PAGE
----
How Much Does it Cost to Replace an Electric Split System Heat Pump?

by Tyler Lacoma ; Updated July 27, 2017

A heat pump is a specialized air-conditioning system that uses refrigerant to move heat around a house. Heat pumps can either create heat for cold conditions, or perform double-duty and both warm and cool air as needed by switching the flow of its refrigerant. Many heat pumps also have an electric heating element that allows the pump to heat the air even when it cannot draw heat from outside the building. Heat pumps are very energy efficient, but they also tend to have high replacement costs.

Heat Pump

A split level heat pump is simply a pump that has units both indoors and outdoors, a common arrangement for most climate control systems. Smaller heat pumps designed only for single room cost between $500 and $1,500 to replace, at the time of publication. However, a normal split system will cost between $2,000 and $5,000 to buy for an average home. The prices can vary based on how efficient the heat pump is, its size and how advanced its thermostat controls are.

Dual-Fuel

A dual-fuel heat pump version can use both refrigerant and natural gas. For those that want to replace an electric heat pump, this dual-fuel version may save money, since gas is less expensive to use for heating than an electric element. Dual-fuel versions cost several hundred dollars more than normal heat pumps. Installation of two separate heating units, however, can cost between $5,000 and $10,000, at the time of publication.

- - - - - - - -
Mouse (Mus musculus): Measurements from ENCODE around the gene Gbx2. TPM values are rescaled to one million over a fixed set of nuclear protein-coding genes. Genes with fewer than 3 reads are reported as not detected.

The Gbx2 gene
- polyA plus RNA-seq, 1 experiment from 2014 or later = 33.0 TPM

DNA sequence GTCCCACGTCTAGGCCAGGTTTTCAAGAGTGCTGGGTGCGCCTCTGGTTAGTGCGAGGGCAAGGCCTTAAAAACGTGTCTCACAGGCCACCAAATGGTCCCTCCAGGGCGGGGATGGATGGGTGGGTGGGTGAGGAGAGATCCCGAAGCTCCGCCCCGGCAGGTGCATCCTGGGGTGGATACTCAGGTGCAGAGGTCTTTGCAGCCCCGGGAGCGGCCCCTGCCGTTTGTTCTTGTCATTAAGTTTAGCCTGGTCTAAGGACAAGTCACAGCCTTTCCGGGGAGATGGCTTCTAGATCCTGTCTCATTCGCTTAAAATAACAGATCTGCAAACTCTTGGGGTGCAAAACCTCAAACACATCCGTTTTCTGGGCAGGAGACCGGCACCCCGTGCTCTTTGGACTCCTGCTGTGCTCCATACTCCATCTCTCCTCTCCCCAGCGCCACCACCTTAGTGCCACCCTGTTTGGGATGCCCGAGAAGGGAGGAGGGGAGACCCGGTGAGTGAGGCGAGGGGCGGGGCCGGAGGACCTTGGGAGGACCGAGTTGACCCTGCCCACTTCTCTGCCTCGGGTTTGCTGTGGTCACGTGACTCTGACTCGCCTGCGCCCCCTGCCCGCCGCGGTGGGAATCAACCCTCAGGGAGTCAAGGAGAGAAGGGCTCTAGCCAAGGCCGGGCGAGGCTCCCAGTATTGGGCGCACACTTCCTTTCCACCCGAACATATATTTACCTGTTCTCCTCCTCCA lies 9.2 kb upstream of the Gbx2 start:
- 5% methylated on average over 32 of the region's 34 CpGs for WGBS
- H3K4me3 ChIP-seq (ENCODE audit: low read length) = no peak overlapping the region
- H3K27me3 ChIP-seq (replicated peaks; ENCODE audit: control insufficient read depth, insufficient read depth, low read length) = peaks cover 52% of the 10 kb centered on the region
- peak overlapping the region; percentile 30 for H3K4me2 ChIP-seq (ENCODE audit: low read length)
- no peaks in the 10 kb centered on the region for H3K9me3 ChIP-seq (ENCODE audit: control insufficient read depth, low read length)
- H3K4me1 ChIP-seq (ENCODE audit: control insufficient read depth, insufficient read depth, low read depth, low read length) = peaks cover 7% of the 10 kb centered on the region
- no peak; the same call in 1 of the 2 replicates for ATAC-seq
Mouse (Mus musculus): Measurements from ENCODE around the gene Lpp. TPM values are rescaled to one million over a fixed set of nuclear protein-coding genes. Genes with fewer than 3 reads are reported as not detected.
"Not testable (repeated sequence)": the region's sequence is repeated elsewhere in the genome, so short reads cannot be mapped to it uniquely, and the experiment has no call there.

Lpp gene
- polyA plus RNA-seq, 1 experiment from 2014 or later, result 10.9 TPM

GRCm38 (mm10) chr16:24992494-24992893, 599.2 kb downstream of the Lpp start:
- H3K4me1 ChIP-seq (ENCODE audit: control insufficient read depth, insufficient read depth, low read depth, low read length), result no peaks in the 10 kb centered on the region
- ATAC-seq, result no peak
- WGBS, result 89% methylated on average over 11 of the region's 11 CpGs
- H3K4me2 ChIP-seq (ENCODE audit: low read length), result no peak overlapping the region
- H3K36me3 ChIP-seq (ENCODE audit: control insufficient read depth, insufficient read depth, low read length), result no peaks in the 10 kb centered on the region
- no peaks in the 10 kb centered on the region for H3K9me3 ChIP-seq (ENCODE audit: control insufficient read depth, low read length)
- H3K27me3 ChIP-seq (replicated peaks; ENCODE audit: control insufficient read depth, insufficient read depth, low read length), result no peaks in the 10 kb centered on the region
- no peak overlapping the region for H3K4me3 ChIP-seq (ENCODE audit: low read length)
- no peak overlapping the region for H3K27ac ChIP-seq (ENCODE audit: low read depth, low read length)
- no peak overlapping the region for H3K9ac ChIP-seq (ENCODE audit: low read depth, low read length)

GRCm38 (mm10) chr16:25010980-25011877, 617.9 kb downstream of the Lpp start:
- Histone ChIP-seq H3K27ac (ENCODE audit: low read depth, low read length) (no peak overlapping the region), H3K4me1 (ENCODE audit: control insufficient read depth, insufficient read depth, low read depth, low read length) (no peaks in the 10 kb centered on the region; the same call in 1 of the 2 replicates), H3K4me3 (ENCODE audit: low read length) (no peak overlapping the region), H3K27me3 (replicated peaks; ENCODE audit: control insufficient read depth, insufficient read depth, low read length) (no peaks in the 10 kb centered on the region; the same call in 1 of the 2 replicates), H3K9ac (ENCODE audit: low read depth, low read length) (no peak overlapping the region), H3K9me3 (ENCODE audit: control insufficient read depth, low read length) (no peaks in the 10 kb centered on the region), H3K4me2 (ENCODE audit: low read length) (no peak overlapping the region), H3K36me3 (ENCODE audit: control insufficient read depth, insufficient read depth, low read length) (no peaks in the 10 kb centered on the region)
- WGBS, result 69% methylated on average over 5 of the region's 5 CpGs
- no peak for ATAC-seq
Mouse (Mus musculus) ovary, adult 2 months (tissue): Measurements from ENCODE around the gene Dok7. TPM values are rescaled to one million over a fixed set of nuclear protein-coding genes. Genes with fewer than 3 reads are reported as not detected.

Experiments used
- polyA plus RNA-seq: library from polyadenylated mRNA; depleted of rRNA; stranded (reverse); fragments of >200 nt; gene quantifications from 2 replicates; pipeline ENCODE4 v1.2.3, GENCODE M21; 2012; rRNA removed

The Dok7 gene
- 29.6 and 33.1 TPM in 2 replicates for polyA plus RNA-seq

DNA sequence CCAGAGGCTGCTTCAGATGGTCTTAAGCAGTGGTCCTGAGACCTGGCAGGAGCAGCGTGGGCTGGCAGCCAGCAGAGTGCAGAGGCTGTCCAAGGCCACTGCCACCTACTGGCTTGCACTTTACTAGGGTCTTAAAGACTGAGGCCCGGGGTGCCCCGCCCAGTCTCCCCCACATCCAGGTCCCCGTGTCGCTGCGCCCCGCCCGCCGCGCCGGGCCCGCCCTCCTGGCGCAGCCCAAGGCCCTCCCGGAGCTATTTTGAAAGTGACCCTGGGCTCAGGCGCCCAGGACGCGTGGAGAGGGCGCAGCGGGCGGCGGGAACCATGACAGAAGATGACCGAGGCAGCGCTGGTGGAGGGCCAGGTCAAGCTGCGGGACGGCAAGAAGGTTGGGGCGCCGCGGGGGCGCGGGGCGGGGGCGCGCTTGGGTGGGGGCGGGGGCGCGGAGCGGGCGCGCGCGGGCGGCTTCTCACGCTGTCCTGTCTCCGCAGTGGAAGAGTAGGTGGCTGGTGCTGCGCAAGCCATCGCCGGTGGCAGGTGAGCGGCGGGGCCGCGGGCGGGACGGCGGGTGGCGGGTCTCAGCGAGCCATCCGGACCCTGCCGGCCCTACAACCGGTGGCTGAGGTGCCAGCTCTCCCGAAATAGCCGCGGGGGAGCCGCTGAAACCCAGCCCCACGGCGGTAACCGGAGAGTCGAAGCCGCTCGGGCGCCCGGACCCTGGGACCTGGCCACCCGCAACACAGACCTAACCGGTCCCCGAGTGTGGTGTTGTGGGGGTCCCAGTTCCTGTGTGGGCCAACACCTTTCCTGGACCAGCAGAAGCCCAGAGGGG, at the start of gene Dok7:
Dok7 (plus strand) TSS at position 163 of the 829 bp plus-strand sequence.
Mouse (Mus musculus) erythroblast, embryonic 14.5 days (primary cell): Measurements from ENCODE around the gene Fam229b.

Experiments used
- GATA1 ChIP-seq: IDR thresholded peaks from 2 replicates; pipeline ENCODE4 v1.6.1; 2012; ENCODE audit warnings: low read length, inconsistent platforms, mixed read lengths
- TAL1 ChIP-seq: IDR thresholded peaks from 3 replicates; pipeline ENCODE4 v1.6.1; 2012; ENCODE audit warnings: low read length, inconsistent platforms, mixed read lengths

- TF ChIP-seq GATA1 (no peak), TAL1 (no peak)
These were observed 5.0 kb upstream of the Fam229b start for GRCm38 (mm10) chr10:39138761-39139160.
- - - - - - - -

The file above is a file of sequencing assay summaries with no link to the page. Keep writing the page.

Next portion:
Installation

Sometimes replacing a heat pump can lead to additional costs. For instance, if the new pump requires additional electrical work, the replacement may jump up by $1,000 or more. On the positive side, utility companies and government programs may offer rebates, discounts or tax credits for replacing an older heat pump with a newer, qualifying version, so homeowners should carefully examine their purchasing options before they make final decisions.

Geothermal Versions

A geothermal heat pump uses a water-based system to collect heat from the earth itself. The earth stays warm more easily than the air in cold conditions, which means the heat pump will not have to use its electric heating element option as often, and the owner can save even more money. Geothermal units, however, are much more expensive than average models. They can cost between $10,000 and $25,000 to install, at the time of publication.

About the Author

Tyler Lacoma has worked as a writer and editor for several years after graduating from George Fox University with a degree in business management and writing/literature. He works on business and technology topics for clients such as Obsessable, EBSCO, Drop.io, The TAC Group, Anaxos, Dynamic Page Solutions and others, specializing in ecology, marketing and modern trends.